Worship of Lord Brahma, Part 83

BY: SUN STAFF - 3.5 2018

Lord Brahma
Contemporary Bronze


A serial exploration of places of Lord Brahma's worship.


Brahmadeva Temples at Savadi, Nippani and Tavandi

Over the next few days we will complete our tour of Jain Brahma temples, shrines and stambhas in Karnataka state. There are five notable sites, ranging the length of Karnataka, all on the western side. The northernmost is Savadi, which is home to an ancient Brahmadeva temple. One local land grant inscription from Savadi is dated AD 1083, but the site was also mentioned by Ptolemy in 150 AD, who referred to Savadi as Sabatha.

In his book Imagining Architects: Creativity in the Religious Monuments of India by Ajay J. Sinha, we find a physical description of the temple:

"The Brahmadeva temple at Savadi, another of Vesara's anomalies built farther west from Sudi, provides yet another link in Karnataka with North Indian architectural experiments, breaking ties with its Dravida precedents. Built in ca. A.D. 1050-1075, the Brahmadeva temple provides one of the earliest examples for a fully stellate temple in northern Karnataka. Its date is supported by a comparison with Sudi. For instance, the adhisthana of the Brahmadeva temple compares with those on the Joda Kalasa at Sudi. Also, the walls are exaggerated in height to fit figurative panels in the upper section, but the shrine pavilions on them stand low, unlike temples after ca. A.D. 1075.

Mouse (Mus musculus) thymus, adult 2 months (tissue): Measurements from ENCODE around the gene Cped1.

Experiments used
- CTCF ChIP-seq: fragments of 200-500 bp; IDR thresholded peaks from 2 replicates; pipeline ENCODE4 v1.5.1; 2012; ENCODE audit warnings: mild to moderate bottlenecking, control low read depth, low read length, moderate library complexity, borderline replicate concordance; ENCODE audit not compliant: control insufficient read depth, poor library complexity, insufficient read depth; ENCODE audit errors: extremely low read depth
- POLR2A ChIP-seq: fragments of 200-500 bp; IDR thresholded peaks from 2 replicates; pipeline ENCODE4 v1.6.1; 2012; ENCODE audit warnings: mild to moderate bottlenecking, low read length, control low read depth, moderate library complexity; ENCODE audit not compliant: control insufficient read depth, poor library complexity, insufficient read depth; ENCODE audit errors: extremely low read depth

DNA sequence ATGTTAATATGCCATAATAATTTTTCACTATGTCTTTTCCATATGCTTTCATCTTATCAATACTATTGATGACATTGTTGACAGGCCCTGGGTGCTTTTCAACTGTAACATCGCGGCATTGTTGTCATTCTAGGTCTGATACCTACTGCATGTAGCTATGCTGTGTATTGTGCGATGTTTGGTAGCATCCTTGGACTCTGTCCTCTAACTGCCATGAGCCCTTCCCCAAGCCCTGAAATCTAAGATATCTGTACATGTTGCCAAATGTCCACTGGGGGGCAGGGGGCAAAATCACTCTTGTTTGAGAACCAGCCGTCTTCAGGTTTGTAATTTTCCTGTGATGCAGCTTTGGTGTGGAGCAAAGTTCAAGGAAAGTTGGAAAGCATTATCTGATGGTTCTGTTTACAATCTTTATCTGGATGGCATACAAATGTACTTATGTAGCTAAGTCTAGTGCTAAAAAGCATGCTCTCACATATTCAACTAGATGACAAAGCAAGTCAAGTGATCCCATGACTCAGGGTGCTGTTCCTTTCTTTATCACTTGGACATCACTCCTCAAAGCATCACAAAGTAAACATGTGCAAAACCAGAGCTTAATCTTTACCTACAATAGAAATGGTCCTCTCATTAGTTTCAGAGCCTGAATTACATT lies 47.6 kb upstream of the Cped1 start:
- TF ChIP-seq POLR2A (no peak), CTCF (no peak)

The temple's sanctum uses four rotated squares to create sixteen corners on which the karnas piers of the temple are located. The wall shows a column wedged between the karna piers. The column is created within the boundaries of the rotated square by simply carving back the recesses around it, while the monotony of its excessive height is broken by plain ribbons along the shaft.

Like Sudi, the Savadi temple abounds in its reference to North India. All recesses are filled with Nagara kutastambha, an excess Savadi shares with the western shrine at Joda Kalasa. Karnakutas above at the superstructural levels are also faced by a Nagara kutastambha. Although ruined, the moldings of the hara above the sham column between the karna piers suggest that it would also have been crowned by a Nagara tower, so that the entire string course above the wall would then have had a row of such ornament."

Nippani and Tavandi Temples

Due west of Savadi and a little to the south are the villages of Nippani and Tavandi. Nippani, in the Belgaum district, is a well known Jain center that is home to two important temples. Tavandi (Stavanidhi), which is 5 km. south of Nippani, has four Jain temples. A large Brahmadev murti residing there is visited by many pilgrims.

The main Brahmadeva Basadi complex in Stavanidhi is dedicated to Devi Padmavati, and is home to a six foot tall deity of Bhagwan Parshwanath, the 23rd Tirthankar, who is seated in the Padmasana posture. The main temple has three Vedis, the first of which is dedicated to Bhagwan Surparsvanath. A murti of Bhagwan Rishabdev of 11 A.D. is installed in this Caitya.

Stavanidhi Brahmadeva

The second Caitya is home to murtis of Yaksha Brahmadev and Devi Padmavati, along with a murti of Bagwan Parsvanath known as Navkhand (nine pieces). The third Caitya is dedicated to Yaksha Brahmadev, and the large, beautiful murti of Brahma there is sindoori (red) in color. This temple is known locally as Sri Kshetra Stavanidhi Brahmadev Temple, or Stavanidhi Kuggo Brahmadev Temple.

An annual Rathayatra of Brahmayaksha is held at Stavanidhi, and in the month of January on new moon day (Amavasya), a fair is held there. These events are attended by thousands of pilgrims from around the region.